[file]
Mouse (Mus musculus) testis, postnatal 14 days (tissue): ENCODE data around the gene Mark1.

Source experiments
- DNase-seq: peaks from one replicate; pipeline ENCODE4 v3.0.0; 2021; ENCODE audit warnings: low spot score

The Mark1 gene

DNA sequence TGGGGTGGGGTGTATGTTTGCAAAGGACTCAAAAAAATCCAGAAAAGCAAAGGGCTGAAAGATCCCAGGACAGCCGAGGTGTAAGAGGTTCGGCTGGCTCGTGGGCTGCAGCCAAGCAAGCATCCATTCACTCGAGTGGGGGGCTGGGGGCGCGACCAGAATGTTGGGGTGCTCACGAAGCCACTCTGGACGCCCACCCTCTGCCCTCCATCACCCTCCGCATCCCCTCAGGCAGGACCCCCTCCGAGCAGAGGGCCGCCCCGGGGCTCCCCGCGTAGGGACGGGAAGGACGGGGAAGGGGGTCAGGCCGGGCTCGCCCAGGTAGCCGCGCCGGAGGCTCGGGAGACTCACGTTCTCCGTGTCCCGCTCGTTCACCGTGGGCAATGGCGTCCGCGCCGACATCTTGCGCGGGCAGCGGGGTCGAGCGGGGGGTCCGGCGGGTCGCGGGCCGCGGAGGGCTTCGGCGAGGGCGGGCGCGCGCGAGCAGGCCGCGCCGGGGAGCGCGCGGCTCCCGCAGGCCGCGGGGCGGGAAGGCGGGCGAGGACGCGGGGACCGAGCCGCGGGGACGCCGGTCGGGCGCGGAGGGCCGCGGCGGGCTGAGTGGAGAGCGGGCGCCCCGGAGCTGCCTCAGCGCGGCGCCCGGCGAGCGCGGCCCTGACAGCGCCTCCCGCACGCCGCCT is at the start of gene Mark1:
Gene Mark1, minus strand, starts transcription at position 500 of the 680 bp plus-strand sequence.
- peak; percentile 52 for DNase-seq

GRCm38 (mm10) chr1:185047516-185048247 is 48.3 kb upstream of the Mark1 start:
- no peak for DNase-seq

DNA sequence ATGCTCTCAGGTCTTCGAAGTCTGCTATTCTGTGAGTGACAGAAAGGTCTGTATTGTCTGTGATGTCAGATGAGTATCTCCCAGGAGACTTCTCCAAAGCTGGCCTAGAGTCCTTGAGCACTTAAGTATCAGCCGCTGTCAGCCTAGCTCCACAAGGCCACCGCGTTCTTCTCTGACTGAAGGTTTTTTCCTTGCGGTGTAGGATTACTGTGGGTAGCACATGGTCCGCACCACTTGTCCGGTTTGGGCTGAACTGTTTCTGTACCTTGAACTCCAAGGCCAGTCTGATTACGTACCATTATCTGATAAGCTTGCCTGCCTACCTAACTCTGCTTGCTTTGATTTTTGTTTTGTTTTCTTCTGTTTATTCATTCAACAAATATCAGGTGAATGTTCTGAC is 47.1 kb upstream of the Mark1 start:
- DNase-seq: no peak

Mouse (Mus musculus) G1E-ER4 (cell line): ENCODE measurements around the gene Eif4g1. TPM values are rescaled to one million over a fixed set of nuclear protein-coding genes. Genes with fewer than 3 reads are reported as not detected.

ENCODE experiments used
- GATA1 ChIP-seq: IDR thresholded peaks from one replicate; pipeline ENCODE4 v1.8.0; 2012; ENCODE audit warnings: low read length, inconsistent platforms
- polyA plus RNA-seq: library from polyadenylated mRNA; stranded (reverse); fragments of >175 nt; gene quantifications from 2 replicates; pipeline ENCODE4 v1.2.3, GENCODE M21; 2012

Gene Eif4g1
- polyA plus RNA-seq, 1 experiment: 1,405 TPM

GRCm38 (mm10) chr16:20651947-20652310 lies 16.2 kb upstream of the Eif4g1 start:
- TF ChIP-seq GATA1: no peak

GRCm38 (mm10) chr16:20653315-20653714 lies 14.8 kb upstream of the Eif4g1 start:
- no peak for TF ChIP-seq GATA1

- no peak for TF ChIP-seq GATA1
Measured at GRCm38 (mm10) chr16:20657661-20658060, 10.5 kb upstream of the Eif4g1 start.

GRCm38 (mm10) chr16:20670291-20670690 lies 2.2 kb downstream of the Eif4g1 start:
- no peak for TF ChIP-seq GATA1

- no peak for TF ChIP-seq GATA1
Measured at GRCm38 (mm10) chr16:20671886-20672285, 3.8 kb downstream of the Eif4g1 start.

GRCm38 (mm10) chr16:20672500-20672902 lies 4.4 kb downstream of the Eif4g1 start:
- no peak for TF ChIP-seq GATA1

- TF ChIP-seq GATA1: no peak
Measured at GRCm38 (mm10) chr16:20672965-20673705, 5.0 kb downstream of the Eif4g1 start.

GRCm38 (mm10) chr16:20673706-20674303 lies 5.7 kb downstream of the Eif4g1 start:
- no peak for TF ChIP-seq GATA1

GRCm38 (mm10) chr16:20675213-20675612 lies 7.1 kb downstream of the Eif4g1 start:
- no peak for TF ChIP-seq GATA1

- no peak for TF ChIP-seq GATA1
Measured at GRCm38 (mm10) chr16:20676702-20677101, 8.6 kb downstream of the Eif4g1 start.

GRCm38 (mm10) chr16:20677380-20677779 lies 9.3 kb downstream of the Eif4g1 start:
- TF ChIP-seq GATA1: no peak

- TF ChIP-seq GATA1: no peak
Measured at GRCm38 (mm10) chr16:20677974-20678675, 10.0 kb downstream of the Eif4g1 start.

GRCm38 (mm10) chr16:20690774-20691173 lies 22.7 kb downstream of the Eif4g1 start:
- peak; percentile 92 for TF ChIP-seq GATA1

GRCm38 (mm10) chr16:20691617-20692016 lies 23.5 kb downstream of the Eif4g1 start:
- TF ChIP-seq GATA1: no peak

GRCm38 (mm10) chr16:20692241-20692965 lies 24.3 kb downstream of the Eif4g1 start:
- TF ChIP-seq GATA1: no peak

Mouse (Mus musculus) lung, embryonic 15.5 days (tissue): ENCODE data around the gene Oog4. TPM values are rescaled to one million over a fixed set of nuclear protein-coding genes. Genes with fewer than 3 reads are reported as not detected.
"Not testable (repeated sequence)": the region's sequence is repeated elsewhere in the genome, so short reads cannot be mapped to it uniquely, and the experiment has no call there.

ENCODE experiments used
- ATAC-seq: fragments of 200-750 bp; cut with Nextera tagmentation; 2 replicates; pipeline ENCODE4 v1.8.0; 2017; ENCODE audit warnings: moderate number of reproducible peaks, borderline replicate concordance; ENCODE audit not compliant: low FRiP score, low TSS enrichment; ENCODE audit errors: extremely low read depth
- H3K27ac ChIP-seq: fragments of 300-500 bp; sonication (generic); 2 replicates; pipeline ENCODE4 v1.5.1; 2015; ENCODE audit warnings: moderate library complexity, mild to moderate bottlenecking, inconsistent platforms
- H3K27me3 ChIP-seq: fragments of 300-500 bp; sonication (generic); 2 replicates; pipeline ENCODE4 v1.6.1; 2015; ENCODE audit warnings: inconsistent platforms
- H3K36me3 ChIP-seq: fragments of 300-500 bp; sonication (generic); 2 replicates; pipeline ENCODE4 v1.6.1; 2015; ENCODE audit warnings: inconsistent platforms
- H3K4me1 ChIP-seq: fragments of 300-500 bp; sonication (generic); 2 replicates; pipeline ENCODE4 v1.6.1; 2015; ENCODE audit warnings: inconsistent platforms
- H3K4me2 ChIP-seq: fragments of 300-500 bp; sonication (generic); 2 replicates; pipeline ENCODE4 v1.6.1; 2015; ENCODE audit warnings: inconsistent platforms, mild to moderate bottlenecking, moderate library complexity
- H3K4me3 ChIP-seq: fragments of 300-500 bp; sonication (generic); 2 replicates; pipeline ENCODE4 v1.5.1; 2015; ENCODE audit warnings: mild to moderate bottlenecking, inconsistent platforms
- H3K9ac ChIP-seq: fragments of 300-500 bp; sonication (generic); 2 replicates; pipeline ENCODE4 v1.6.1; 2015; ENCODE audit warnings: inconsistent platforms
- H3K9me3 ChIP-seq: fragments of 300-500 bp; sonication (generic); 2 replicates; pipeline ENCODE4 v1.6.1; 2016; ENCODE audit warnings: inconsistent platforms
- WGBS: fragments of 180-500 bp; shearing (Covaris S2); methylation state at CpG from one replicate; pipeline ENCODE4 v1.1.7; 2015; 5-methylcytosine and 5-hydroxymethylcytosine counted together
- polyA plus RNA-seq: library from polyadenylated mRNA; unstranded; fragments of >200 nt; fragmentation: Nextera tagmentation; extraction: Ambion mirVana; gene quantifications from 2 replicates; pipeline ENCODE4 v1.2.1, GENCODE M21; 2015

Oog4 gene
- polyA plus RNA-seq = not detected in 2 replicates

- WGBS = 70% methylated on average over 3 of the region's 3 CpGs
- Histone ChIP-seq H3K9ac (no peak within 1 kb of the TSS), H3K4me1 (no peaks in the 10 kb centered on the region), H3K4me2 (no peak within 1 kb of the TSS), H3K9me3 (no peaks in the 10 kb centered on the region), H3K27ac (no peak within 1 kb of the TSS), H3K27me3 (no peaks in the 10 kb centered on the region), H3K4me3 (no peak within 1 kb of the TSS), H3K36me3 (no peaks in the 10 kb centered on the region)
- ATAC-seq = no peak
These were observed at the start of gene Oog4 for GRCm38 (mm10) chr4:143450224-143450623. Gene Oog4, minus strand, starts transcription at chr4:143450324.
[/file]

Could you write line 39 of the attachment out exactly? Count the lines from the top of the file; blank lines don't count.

- TF ChIP-seq GATA1: no peak